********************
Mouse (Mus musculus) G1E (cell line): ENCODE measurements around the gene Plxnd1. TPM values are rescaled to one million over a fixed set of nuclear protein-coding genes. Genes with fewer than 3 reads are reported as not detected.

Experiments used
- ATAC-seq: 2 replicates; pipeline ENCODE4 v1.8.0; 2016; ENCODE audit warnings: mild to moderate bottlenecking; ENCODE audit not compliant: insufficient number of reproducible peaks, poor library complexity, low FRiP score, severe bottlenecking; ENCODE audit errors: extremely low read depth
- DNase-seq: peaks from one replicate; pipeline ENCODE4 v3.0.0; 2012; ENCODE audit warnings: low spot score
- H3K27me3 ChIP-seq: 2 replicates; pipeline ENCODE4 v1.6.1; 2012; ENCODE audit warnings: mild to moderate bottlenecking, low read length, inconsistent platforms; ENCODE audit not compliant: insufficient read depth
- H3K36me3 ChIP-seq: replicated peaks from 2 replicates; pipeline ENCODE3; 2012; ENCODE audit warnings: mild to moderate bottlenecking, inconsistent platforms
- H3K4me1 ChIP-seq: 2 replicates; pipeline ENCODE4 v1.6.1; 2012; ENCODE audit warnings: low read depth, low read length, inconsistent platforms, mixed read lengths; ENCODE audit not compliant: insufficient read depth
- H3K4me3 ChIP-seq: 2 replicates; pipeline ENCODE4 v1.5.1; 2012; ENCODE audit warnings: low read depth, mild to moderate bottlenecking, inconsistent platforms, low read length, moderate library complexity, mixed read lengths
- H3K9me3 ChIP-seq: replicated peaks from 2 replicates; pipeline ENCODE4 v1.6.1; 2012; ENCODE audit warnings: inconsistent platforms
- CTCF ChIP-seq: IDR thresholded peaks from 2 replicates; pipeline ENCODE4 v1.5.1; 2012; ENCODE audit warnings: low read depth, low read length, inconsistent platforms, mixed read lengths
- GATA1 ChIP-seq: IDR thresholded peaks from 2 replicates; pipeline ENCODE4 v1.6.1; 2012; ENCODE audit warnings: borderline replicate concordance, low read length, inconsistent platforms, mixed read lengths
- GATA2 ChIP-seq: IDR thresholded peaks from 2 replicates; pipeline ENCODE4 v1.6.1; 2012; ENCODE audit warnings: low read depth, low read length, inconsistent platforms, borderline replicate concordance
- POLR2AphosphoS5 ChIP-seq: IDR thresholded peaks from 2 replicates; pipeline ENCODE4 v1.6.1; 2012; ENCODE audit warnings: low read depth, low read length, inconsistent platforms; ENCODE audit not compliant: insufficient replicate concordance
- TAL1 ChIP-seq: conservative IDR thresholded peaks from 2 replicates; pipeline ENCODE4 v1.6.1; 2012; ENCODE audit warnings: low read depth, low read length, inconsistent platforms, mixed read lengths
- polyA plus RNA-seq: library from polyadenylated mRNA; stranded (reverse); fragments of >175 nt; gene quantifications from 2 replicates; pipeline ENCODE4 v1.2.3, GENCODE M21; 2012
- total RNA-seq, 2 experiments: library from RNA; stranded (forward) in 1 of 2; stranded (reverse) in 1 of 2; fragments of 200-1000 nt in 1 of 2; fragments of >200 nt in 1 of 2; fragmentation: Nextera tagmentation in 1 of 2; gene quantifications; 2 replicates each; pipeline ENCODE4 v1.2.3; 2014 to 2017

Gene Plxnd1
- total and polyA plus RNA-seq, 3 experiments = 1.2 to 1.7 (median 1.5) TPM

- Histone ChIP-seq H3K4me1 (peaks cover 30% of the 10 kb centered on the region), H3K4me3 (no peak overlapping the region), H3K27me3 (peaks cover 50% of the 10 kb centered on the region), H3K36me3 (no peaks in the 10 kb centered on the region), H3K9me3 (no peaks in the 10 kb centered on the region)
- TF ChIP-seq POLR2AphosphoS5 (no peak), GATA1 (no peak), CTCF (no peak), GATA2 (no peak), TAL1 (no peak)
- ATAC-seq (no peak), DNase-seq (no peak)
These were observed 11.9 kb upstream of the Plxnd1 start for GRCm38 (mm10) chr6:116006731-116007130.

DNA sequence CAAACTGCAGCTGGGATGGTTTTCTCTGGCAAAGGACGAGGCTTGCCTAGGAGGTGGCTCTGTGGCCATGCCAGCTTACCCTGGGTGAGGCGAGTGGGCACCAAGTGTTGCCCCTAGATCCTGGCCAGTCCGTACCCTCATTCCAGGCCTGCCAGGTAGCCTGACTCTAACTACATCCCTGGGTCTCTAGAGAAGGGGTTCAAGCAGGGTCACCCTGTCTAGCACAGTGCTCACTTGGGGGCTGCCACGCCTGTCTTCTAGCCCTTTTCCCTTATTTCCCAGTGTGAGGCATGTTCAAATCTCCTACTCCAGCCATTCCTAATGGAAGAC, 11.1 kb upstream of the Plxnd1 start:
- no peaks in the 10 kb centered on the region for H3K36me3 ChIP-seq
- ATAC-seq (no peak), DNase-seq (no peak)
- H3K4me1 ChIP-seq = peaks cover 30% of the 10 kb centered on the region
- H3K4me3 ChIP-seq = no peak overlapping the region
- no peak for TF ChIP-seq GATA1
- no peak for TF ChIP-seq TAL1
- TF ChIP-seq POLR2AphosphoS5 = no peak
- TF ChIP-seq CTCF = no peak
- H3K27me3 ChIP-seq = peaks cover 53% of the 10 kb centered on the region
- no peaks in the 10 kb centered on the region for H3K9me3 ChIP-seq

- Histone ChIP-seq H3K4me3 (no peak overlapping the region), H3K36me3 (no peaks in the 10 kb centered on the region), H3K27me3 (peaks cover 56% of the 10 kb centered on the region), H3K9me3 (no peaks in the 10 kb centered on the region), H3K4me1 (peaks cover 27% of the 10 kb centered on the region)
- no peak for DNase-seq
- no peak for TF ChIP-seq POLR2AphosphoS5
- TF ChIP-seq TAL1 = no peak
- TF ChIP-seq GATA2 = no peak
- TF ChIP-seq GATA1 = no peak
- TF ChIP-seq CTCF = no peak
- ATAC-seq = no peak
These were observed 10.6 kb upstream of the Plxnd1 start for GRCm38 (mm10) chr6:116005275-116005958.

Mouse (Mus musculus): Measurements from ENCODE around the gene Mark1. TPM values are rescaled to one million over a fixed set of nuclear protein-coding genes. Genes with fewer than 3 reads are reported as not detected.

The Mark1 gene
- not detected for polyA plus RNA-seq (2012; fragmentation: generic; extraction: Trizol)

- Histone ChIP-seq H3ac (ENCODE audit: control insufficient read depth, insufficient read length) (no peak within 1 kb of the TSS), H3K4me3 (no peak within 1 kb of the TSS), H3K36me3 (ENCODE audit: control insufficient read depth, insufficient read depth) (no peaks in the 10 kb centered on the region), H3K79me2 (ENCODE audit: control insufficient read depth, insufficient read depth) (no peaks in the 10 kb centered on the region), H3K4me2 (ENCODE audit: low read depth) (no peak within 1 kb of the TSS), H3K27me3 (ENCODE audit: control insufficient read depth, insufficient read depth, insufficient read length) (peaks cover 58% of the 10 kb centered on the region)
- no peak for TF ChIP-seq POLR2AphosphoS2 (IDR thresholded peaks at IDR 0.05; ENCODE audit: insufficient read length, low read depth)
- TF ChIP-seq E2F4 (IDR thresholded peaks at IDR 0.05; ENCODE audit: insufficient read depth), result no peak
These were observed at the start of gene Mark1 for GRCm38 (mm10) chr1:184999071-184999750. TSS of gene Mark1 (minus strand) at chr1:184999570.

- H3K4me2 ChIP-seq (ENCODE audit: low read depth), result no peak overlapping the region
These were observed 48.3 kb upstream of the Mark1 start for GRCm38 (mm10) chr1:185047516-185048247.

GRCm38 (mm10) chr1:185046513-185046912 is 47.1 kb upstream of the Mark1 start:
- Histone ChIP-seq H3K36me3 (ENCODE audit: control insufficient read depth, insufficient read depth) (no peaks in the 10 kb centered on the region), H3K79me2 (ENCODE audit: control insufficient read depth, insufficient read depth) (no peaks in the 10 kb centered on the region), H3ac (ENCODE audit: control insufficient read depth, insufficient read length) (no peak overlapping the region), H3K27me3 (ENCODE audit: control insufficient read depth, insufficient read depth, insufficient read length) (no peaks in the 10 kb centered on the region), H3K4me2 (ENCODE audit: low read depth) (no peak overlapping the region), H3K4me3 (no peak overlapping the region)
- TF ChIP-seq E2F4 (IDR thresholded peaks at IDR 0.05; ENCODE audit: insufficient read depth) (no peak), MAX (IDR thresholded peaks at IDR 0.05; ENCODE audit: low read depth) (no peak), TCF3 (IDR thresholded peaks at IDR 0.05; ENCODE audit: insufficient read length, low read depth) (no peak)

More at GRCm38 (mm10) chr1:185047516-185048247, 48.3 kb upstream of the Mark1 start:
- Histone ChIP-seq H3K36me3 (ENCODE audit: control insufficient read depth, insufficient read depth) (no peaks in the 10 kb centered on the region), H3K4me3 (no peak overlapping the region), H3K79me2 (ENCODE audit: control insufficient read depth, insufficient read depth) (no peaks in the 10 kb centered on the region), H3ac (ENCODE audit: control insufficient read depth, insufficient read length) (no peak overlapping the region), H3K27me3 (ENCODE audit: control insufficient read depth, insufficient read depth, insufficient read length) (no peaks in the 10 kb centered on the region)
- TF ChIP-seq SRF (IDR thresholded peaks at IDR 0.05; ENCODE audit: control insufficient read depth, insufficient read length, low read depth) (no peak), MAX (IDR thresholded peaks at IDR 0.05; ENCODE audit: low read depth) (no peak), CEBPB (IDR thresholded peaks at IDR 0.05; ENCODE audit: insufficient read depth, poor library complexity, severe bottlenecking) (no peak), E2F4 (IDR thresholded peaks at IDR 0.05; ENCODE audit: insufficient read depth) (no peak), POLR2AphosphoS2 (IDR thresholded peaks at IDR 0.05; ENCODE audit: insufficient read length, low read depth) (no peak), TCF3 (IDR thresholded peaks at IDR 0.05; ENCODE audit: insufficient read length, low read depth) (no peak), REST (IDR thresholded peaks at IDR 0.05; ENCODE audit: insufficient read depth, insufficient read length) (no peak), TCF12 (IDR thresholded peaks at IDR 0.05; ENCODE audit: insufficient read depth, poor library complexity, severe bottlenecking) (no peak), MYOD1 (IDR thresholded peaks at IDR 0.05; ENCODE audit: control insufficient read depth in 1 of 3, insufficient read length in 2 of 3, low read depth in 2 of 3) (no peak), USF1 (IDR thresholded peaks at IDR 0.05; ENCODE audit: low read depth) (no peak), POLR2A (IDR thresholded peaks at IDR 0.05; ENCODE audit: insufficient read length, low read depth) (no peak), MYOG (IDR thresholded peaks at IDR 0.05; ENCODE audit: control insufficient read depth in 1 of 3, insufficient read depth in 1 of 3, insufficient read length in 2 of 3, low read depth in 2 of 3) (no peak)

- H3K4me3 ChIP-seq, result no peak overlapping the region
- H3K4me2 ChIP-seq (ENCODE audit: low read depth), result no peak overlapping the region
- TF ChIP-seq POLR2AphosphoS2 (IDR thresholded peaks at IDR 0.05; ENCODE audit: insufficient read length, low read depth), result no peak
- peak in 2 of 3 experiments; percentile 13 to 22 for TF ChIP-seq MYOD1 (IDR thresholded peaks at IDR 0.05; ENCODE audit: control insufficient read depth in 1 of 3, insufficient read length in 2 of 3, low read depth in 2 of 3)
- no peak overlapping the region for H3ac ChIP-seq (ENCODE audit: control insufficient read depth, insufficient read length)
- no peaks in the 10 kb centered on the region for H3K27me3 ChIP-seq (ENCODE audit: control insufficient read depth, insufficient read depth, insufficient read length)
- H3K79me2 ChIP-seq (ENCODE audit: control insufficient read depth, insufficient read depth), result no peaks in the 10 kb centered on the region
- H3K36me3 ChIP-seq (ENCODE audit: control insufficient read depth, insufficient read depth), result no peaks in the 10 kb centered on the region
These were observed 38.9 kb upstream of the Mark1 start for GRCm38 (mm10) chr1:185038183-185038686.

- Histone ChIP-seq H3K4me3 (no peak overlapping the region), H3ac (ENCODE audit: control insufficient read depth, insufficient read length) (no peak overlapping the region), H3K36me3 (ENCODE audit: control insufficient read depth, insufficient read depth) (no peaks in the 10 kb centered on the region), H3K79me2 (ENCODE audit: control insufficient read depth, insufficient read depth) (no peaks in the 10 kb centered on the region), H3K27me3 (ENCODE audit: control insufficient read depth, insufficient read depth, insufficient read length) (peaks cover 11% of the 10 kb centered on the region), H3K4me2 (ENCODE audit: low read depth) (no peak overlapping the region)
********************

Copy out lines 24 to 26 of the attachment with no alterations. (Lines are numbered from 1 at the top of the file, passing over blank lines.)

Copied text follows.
- no peaks in the 10 kb centered on the region for H3K36me3 ChIP-seq
- ATAC-seq (no peak), DNase-seq (no peak)
- H3K4me1 ChIP-seq = peaks cover 30% of the 10 kb centered on the region